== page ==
Instead, 5 = 5^1, and (5^1)*(5^x) = 5^(x + 1), which properly denotes that, when we multiply by only one factor of five, the total number of factors of 5 correctly goes up by just one.
      To square that expression, we would need to use the algebra formula for the square of a binomial. See:
      Remember that (5^x)^2 = 5^(2x) = (5^2)^x = 25^x. When we square the expression 5^x, we in fact do double the number of factors of five we have. This legitimately doubles the number of factors, which can be expressed as 25^x.
      Does all this make sense?
      Mike 🙂

      • Josh July 22, 2014 at 11:04 am #

        Makes perfect sense! Thanks.
        Many alarm bells were ringing when I picked the “cop-out” answer and ignored a pretty obvious 2/3 split on squares…

        The explanation is great. Thanks for your help and all of these posts they have been immensely useful.

        • Mike MᶜGarry
          Mike July 22, 2014 at 11:34 am #

          Dear Josh,
          You are more than welcome, my friend. I am very glad you have found these posts helpful. Best of luck to you!
          Mike 🙂

  6. Sriram June 25, 2014 at 8:18 am #

    Hi Mike,
    In the solution for problem 6, you say – “There’s no direct way to go from this to the product xy. We have to solve for y in terms of x ” . Can you please clarify if this is only because the answer choices for the product xy are in terms of x?


    • Mike MᶜGarry
      Mike June 25, 2014 at 1:27 pm #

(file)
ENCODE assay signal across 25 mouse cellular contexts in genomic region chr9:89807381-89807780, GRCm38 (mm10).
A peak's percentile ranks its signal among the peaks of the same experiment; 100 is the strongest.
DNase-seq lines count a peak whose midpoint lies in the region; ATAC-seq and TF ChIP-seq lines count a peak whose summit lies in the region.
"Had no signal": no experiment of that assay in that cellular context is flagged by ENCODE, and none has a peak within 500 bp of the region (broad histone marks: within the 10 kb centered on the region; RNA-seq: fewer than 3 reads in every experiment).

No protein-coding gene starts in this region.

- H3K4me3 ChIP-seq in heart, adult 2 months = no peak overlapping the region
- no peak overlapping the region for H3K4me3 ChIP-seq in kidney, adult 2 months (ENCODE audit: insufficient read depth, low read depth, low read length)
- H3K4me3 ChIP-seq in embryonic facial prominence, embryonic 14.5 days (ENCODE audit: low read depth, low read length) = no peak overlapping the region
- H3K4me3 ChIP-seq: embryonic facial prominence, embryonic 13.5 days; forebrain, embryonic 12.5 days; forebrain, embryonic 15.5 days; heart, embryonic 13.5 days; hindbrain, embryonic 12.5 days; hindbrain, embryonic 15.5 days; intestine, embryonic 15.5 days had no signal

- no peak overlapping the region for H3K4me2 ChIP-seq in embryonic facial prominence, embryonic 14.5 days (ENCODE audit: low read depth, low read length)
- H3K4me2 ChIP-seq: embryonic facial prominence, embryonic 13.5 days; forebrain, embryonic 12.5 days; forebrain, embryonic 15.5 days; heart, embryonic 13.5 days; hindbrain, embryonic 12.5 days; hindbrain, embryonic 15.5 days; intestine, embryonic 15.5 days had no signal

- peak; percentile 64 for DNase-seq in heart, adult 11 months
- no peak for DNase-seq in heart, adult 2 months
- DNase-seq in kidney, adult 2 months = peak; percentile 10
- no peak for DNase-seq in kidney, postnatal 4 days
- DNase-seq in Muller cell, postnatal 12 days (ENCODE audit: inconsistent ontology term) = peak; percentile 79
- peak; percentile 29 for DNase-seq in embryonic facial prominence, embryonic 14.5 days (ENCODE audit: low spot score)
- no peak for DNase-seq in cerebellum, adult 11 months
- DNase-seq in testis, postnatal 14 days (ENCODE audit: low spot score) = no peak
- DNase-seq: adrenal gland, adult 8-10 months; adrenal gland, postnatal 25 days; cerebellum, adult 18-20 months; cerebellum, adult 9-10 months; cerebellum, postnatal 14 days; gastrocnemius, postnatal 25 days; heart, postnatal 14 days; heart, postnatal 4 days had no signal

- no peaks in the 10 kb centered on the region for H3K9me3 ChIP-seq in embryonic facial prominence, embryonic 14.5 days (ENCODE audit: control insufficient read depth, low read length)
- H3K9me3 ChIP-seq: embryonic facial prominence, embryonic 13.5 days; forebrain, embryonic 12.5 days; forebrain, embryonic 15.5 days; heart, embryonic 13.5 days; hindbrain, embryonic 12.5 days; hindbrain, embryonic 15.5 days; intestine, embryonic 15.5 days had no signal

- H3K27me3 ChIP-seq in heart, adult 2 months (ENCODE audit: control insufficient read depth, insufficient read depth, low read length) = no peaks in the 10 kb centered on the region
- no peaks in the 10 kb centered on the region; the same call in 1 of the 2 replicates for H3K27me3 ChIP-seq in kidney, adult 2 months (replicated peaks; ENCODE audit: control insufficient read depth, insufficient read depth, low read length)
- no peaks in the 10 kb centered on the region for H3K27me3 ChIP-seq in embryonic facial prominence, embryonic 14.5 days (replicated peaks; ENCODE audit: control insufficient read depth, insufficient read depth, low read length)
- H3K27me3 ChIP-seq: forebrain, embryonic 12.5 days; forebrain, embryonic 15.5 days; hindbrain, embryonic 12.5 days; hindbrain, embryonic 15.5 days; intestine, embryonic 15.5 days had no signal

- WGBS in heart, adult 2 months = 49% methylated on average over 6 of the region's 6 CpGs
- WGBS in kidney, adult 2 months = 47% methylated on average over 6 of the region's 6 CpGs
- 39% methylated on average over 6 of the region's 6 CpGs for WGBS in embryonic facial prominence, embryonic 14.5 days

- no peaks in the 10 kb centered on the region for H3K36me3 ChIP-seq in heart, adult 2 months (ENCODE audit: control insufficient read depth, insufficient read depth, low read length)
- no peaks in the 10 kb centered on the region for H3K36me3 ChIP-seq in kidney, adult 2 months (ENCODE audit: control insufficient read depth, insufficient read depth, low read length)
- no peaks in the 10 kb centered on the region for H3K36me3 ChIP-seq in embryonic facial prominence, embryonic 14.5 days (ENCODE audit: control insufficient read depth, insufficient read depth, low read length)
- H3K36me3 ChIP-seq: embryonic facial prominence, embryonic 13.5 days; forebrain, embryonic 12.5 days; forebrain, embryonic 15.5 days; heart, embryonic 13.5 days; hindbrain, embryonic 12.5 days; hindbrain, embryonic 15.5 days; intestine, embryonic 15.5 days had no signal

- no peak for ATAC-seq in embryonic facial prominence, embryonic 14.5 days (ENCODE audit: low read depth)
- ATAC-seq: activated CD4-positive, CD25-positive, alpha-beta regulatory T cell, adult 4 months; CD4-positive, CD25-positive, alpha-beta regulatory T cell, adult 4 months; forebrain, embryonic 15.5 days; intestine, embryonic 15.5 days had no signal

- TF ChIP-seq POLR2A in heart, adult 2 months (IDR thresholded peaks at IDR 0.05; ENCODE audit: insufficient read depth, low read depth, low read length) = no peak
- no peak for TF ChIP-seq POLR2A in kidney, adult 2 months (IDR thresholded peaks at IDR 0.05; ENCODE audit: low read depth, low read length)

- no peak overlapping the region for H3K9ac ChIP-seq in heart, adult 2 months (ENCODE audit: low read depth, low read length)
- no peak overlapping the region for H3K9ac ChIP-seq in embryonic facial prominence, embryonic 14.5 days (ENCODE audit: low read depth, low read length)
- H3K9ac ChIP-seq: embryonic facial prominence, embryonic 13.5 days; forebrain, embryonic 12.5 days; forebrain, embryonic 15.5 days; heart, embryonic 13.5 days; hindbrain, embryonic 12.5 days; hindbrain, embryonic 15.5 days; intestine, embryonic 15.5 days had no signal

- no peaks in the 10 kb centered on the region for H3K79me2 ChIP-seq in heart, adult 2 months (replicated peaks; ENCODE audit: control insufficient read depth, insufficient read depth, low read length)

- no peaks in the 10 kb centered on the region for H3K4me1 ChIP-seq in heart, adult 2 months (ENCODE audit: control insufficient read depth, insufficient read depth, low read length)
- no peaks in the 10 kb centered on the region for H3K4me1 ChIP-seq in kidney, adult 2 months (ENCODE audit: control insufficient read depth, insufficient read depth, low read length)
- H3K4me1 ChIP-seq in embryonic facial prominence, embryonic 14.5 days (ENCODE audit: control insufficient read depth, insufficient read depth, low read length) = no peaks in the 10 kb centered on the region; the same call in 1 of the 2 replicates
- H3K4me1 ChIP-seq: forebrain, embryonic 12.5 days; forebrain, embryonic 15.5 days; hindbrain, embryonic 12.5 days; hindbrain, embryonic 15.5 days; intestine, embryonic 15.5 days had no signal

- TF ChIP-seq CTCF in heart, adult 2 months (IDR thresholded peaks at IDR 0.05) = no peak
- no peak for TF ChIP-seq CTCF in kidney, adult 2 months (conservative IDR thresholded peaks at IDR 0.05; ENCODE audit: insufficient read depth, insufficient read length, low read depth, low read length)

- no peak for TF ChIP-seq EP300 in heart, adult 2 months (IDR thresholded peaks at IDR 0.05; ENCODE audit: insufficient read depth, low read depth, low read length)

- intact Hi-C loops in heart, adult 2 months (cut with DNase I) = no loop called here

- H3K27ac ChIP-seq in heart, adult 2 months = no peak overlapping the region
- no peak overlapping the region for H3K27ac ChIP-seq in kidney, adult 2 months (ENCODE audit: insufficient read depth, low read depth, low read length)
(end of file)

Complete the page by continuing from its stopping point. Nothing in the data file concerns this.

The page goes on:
Dear Sriram,
      Exactly! Of course we could solve x(y^5) = 1 to get xy = 1/(y^4), but that would not help us at all to select one of the answers, precisely because all of the answers are in terms of x. Does this make sense?
      Mike 🙂

      • Sriram June 25, 2014 at 2:31 pm #

        Yes it does. Thanks Mike.

        • Mike MᶜGarry
          Mike June 25, 2014 at 2:54 pm #

          Dear Sriram,
          You are quite welcome, my friend. 🙂 Best of luck to you!
          Mike 🙂

      • Neha_K November 17, 2014 at 10:34 pm #

        Hi Mike,
        For question 6, is solving this way correct —-

        Cubing both sides we get ==> x^4.y^5 = x^3
        Then multiplying both sides by x ==> x^5.y^5 = x^4
        which can be written as (x*y)^5 =x^4
        Taking fifth root on both sides, x*y = x^4/5

        Thank you for all your help!

        • Mike MᶜGarry
          Mike November 18, 2014 at 10:16 am #

          Dear Neha,
          My friend, not only is that completely correct, but it’s actually considerably more elegant than the solution I provided. 🙂 Excellent work! I am very glad you found this blog helpful! Best of luck to you!
          Mike 🙂